half and I doubt they'll be good for much of anything
now. I happened to glance over to the little bay where
we keep the other half of our dock and the next door neighbour
keeps his, to see that his dock was reared half out of
the ice. We went around to take a closer look at it and
although it's probably not damaged beyond repair, it
has been twisted, kinked up, the long supporting beam
bent and the straps have been busted off of at least one
barrel. It was a brand new dock and a real beauty,
but it definitely might need to be pushed back into square
again. An ice ridge formed underneath of it lengthwise
instead of crosswise as it did under our dock, and forced
one corner of the dock into the bank. There doesn't look
to be any damage to the barrels yet and hopefully this
warmer weather will stop the ice ridge from building any
higher. Surprisingly, our dock was outside of his and
it doesn't seem to have sustained any damage at all. I
guess it's just the luck of the draw and all depends on
where a ridge pushes up. The ridge that came up next to
and under his dock is well over two feet high and came
up after we checked the docks on Tuesday and left
for town Wednesday. The power of that ice is just
amazing. I guess there's good reason why most
people on this end of the lake put their docks in the
back bay where the ice doesn't move.
It was really interesting going into town Wednesday morning.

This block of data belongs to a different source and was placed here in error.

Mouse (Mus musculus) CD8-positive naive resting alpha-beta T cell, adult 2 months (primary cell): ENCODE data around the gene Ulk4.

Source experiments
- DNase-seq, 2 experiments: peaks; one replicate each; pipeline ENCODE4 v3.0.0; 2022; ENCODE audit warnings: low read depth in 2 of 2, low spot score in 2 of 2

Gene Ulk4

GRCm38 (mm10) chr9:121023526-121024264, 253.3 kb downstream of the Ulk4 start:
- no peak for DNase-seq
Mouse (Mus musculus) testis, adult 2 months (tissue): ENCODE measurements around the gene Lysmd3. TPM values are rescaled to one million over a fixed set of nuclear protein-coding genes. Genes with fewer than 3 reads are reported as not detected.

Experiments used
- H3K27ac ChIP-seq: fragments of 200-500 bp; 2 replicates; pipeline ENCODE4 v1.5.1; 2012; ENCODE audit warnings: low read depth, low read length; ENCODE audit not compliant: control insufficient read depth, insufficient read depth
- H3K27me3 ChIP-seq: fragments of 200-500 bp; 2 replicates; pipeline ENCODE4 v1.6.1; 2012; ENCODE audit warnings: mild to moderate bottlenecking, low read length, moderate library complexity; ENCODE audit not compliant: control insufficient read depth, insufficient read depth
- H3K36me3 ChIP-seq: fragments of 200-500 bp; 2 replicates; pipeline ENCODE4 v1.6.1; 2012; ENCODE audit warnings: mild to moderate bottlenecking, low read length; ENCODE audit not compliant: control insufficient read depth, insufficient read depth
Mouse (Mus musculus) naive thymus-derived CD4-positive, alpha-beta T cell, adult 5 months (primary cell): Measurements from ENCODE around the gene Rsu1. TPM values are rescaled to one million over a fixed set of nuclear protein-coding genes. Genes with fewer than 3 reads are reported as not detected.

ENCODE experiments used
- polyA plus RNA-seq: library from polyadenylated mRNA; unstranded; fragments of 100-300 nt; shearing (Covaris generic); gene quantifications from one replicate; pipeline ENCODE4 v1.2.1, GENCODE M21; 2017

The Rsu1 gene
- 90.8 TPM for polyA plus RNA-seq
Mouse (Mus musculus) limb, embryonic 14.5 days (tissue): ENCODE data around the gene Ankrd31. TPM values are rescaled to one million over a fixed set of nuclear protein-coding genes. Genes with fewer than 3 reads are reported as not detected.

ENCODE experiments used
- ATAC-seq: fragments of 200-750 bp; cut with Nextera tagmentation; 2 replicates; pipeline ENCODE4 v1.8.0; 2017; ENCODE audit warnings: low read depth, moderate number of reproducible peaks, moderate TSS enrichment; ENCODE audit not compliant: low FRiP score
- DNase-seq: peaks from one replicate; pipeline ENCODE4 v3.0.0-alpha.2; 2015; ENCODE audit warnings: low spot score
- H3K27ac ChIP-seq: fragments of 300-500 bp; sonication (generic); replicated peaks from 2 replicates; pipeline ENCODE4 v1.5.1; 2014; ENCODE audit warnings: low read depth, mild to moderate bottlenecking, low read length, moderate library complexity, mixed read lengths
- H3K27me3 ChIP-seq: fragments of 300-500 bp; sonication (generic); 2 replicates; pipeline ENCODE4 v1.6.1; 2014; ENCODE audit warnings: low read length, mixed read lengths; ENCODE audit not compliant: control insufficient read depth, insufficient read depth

We came across three hawks identical to the ones
we have here cruising only a few feet above the
ditches on the way into Williams Lake in search for mice.
We watched one do some pretty amazing acrobatics and we
were able to follow all of them for quite a ways while
I tried to get pictures with the little camera through
the windshield. We saw another three of the hawks
on the way home doing the same thing as well as
one sitting on a fence post. We saw several other types
as well, including what we're pretty sure was a Harrier
Hawk. It just confirmed our speculation that our hawk
has only about a 20 to 23 inch wing span at most. I did
get some response from readers on the hawk question and
I really appreciate you taking the time out to write.
What was so strange was seeing so many of these white
hawks on the way in and out of town just at a time when
we're seeing them out here. Andy and I discussed
whether they had been there all along and we are
just noticing them now because of our present experience
with them out here. But I don't think so. When you see
one of those little beauties cruising the ditch on first
one side and then the other side of the highway, it is
some sight to see. One that I know
I would have taken note of. While we may have seen the
odd one before, and I'm pretty sure I have somewhere,
to see six is definitely out of the ordinary and I know
for sure that we haven't seen them out here around our
property before last fall. As a result, I really do believe
we're seeing a change here. I think I've mentioned before
that the one conservation Officer that was also a biologist
told us that one of the first signs of a change in environment
is a change in bird life. He seems to be proven correct